A view backstage at Beverley Minster

The cost of globalisation

Neil Pickford ponders great issues

One of the modern moral debates is over whether Globalisation is A Good Thing.  Many people are against it – so should I be?

It’s a fact of life that almost every consumer in this country currently contributes, through their democratic use of money, towards globalisation – i.e. by buying the cheapest we support a process whereby manufacturing floats around the world to wherever costs are lowest which, currently, is in China.

Size matters in globalisation: the more you make, the cheaper it is to produce each individual item, as Henry Ford demonstrated 100 years ago. Global managers look at producing items in quantities of millions, not thousands as they used to, and that means you’ve got to have a big market to sell them all – a market the size of the world.

To squeeze every last possible micro-penny profit out of each item the designs are simplified and standardised so that as many different markets as possible will find the product – and price – acceptable.  Millions of identical items are thus available for sale all around the world; the only difference being the language on the flat pack boxes they are transported in.

I had this demonstrated to me a few years ago when we discovered that USA-based relatives had an identical set of garden furniture to me – it even had the same wrongly-placed hole that made it an absolute pig to assemble properly. Thanks to globalisation consumers in Boston (Mass.), Beijing, Berlin, Buenos Aires, Bombay and Beverley were united in cursing as millions of fingers were injured during the struggle to assemble it.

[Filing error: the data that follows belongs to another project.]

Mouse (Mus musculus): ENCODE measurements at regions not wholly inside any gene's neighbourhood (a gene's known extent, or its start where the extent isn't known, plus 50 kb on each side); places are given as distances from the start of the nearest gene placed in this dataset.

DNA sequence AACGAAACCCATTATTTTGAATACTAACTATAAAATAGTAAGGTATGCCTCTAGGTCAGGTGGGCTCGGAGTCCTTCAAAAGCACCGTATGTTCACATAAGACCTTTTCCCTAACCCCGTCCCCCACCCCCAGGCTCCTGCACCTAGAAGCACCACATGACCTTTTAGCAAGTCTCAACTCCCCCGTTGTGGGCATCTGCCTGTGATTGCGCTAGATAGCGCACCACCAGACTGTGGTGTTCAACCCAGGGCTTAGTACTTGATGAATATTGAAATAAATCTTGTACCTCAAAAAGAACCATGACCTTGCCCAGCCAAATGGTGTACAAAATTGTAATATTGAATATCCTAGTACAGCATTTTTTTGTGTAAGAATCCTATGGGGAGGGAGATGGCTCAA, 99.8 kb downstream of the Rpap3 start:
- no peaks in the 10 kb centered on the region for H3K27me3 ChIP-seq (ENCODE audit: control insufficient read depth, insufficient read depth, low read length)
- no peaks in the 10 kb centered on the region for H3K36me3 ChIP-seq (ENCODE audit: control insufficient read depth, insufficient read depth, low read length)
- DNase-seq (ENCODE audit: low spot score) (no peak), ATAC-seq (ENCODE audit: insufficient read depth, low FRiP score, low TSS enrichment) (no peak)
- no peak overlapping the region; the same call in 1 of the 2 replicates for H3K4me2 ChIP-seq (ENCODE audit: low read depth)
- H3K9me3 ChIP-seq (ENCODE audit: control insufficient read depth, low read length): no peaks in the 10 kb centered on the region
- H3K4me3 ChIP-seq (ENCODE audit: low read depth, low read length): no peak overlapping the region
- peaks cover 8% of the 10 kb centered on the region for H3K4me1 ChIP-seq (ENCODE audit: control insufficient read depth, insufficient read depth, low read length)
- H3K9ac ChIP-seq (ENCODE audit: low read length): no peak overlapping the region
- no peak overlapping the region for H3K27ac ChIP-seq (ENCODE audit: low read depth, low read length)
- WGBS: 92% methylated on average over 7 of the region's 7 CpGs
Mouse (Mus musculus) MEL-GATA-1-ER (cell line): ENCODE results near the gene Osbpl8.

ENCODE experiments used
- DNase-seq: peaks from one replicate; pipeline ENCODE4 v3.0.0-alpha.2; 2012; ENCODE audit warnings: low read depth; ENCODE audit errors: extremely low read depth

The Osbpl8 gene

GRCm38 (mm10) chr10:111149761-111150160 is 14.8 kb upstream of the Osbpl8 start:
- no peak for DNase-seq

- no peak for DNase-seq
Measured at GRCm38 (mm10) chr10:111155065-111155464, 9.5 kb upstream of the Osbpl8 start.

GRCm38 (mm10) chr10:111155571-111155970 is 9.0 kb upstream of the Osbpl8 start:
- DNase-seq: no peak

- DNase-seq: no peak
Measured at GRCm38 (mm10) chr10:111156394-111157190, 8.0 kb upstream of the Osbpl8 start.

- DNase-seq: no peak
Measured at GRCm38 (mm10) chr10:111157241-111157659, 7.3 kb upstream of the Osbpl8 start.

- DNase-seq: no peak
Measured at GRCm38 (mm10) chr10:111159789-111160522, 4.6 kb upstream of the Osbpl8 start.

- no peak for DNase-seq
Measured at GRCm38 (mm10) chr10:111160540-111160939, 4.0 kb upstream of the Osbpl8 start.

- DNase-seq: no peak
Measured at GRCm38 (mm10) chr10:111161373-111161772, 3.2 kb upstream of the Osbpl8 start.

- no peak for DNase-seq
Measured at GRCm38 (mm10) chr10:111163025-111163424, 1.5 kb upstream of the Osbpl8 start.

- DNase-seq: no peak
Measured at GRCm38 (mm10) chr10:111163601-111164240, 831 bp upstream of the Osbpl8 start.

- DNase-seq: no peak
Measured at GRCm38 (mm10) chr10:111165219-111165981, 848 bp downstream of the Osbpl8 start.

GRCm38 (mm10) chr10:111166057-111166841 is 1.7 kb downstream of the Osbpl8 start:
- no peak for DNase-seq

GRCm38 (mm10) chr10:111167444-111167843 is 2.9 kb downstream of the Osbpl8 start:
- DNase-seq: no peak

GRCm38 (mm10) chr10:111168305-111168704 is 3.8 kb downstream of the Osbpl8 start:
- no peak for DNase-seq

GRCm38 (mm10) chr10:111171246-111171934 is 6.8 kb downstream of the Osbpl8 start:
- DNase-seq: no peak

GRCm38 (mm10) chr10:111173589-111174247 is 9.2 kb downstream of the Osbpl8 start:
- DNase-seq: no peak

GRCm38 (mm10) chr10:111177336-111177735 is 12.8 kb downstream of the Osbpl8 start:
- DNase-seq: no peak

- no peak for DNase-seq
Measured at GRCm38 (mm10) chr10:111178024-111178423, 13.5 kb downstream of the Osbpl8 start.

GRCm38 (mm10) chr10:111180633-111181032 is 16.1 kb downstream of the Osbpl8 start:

This drive to reduce costs and maximise the number of units being constructed also leads to manufacturers combining their efforts, and this is particularly true in the world of motor cars which is, after all, where the process originally began. Again it was Ford in the forefront of the revolution (with General Motors close behind) as production of what we thought of as uniquely British cars such as the Capri, Cortina and Escort turned out to be shared with Germany and other countries.

I suffered from that co-production process as half the engine of my old Mark III Cortina used metric tools while the other half needed Imperial, which was a considerable pain when you were trying to replace a cylinder head gasket in the rain.

Which indirectly leads to my current beef with globalisation. Through the 1970s and 1980s I had an alternating succession of Ford and British Leyland cars and each manufacturer had their own view on the correct way to arrange the controls around the steering wheel – but at least they were consistent. Ford’s windscreen wiper controls were always on one side, Leyland’s the other and it took a few weeks for me to adjust before I stopped having to apologise for indicating right by putting my windscreen wipers on.

Well, I thought I’d got rid of that problem last year when my household eventually ended up with two cars from the same manufacturer (Citroen). I was confident I’d be able to control lights, wipers and indicators in both cars without any problems – but I was wrong. You see, to save money Citroen decided to share costs with Peugeot and Toyota to make the smaller of the two cars– and this partnership reckons the wiper stalk should operate from top to bottom (or the other way round – I can never remember).

Whatever it is, it’s different to the bigger one and so I continue to be confused.

So if you see me turning right while my windscreen wipers are thrashing away then don’t blame me.

Just take it as proof that globalisation is A Bad Thing.


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